Quick Take: Comparison of Laparoscopic 270 Degree Posterior Partial Fundoplication vs Total Fundoplication for the Treatment of Gastroesophageal Reflex Disease: a Randomized Clinical Trial  

Gastroesophageal reflux disease (GERD) is a common disorder associated with reflux of gastric contents through the gastroesophageal junction. There are a wide variety of treatment options, including laparoscopic surgical intervention. Laparoscopic anti-reflux surgery has been reported to be superior to proton pump inhibitors (PPIs) in terms of subjective and objective efficacy. However, potential mechanical side effects after surgical intervention, including dysphagia and bloating can be significant and limit the utility of surgery as a therapeutic option. The most commonly performed laparoscopic anti-reflux surgery procedure is total fundoplication (TF); however, alternate surgical strategies are often commonly employed, including partial wrap fundoplication (PF). Which surgical strategy is superior, is an issue of debate; while it has been argued that PF is associated with fewer mechanical adverse effects, TF may be superior to PF in terms of gastroesophageal reflux control, durability of wrap function, number of re-herniations, and the recurrence rate of GERD. In this randomized clinical trial, 456 patients were randomized to receive either a posterior partial fundoplication (PF) surgical technique, previously reported to have less mechanical side effects, or a Nissen total fundoplication (TF) surgical technique to determine whether PF or TF is superior in laparoscopic anti-reflux surgery. The primary end point was therapeutic efficacy, as measured by esophageal acid exposure 3 years after surgery. Researchers found that both techniques significantly reduced esophageal acid exposure, as PF reduced levels from 14.6% pre-operatively to 1.8% at 3 years post-operatively, and TF reduced levels from 16.0% to 2.5%. No significant difference between the two groups was noted (p=0.31). However, significantly lower rates of liquid dysphagia at 6 weeks (p=0.01), solid dysphagia at 12 months (p<0.001), and solid dysphagia at 24 months (p=0.001) were found in the PF group, as compared to TF. Investigators therefore concluded that both PF and TF are effective and not significantly different with respect to their efficacy in the treatment of GERD, however, PF is associated with less dysphagia in the post-operative period. This has important implications in the minimization of mechanical side effects following laparoscopic anti-reflux surgery.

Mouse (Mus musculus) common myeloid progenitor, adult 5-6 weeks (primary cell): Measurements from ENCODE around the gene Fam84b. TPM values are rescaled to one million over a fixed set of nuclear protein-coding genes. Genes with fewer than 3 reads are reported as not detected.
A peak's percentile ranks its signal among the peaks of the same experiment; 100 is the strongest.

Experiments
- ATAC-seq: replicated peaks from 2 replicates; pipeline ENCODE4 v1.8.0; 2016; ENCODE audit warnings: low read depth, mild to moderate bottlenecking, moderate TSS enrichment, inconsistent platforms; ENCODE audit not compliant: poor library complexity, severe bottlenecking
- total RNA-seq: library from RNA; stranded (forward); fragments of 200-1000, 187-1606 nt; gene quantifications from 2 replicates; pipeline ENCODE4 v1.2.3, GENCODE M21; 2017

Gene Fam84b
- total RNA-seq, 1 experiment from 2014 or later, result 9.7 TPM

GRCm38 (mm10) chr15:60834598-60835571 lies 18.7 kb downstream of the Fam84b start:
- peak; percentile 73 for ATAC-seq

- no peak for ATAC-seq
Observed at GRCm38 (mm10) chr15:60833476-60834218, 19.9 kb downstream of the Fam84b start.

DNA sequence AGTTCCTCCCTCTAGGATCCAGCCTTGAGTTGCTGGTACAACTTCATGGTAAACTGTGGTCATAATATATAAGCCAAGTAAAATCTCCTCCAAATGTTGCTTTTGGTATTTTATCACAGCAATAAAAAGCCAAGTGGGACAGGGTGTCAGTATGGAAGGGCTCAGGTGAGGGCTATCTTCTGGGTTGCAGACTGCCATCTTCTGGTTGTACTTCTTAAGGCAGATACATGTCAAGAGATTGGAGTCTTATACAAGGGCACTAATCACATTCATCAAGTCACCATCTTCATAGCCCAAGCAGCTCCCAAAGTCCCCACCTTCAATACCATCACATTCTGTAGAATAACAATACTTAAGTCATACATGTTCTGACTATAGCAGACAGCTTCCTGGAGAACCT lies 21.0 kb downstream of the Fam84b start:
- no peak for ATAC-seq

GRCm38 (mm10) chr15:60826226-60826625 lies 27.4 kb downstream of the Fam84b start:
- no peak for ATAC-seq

Click to read the study in JAMA Surgery

Image: PD

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